• New York
• Puerto Rico
• Hawaii
• California
• New Jersey

Generally, it is important to know about business tax, general tax, workers’ compensation insurance, and unemployment insurance taxes when setting up any small business.


After successful registration and tax compliance, you may require permits and licenses for you small business. Most of the time, permits are required for business activities that fall under regulation by federal agencies. Some of these include businesses dealing with firearms, alcohol, import of animal or plant products across states, aircraft operations, wildlife activities, commercial fishing, and the like.


When an employer-employee state exists in your small business, you must comply with employer responsibilities and regulations. Before you hire any employee, you must have a valid Employment Identification Number (EIN) necessary for taxation reporting to the IRS. As a good employer, you must keep employment tax records for no less than 4 years. You must submit your employees’ federal income tax withholding forms to the IRS and annually present wages paid to the Social Security Administration.

Commercial Zoning

As a major rule, look into zoning regulations, environmental laws, building codes, and taxation when setting up a small business. Information pertaining to legal matters in business is available in state government offices and online on the US small business administration website, which is also run by the government.

At Gutglass, Erickson, Bonville & Larson, we understand the challenges of dealing with legal issues for your business and we are here to help. Give us a call and we will be happy to answer all your questions. Call us today at (414) 273-1144.

Email, Phone, and Social Media Monitoring in the Workplace

By | Blog, Business Law | No Comments

privacy law - Social Media Monitoring in the WorkplaceThe question of email, phone, and social media monitoring in the workplace, along with employee monitoring, has to be carefully contemplated whenever enforcement is to be undertaken. Ensuring that proper security protocol has been properly established, and put in place, will give business owners the peace of mind that they require to set their focus in moving their enterprise forward. Employees, on the other hand, are the backbone of any enterprise if it is to succeed.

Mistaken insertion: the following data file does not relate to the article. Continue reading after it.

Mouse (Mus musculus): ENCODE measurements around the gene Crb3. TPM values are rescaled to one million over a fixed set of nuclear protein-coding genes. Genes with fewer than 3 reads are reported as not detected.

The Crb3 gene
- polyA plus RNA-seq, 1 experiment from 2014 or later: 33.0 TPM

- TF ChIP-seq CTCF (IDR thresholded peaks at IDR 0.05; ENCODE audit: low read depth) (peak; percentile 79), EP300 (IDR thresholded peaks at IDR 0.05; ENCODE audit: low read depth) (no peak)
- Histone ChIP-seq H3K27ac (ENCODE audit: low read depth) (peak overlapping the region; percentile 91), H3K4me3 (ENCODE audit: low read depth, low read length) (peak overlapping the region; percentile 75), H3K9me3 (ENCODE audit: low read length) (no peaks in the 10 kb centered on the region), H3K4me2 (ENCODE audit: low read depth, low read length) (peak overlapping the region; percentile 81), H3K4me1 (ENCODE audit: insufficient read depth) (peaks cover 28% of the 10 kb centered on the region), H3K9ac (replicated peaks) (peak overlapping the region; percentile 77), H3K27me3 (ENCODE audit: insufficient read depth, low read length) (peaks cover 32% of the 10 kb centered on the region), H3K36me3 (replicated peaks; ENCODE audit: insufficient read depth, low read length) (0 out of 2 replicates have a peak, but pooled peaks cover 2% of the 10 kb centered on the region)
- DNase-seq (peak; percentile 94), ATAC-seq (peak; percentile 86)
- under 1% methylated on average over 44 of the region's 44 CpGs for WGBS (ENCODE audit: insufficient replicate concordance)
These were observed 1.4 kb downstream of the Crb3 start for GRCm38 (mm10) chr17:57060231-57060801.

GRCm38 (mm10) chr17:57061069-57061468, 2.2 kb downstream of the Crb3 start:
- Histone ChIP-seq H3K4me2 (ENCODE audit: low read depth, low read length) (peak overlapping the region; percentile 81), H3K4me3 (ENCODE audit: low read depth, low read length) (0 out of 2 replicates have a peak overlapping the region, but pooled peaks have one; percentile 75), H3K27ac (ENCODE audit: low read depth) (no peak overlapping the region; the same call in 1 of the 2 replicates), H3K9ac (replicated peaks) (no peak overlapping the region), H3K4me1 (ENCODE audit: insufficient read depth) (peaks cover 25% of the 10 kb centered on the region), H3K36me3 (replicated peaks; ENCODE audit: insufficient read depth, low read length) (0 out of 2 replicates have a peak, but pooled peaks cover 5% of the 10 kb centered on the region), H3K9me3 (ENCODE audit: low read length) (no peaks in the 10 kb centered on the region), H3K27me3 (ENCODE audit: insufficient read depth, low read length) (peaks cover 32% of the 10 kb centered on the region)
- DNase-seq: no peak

Email Monitoring

Employee monitoring can be undertaken by adapting an email protocol based on the company’s email domain. Since each employee is assigned an email address for business communication, the corresponding username and password is stored in the company’s server so that email traffic can be filtered and monitored for quality assurance. Most company IT administrators can configure workstations in a way that only company assigned client email is accessible and no third party webmail can be used. By implementing this strategy, personal privacy will not be an issue in most cases, as these are all work related email communications.

Phone Monitoring

Employee monitoring by phone does work pretty much the same as an email monitoring process. A business phone system, technically known as a private branch exchange (PBX), will host all incoming and outgoing calls. A system administrator is usually assigned in the monitoring and maintenance of it, and would have the ability to filter and redirect calls and volume traffic depending on the company’s policy. Mobile and personal phones however are much more challenging for administrators compared to landline management. A personal phone is being used for private communication and such is protected by existing law and cannot be violated. But phones nowadays are no longer just phones. They are an audio and video recording device, a camera, and a gadget that are capable of sending emails. Modern phones have become the perfect gadget for industrial espionage, and if not taken care, of will cause big problems to a small enterprise.

Social Media Monitoring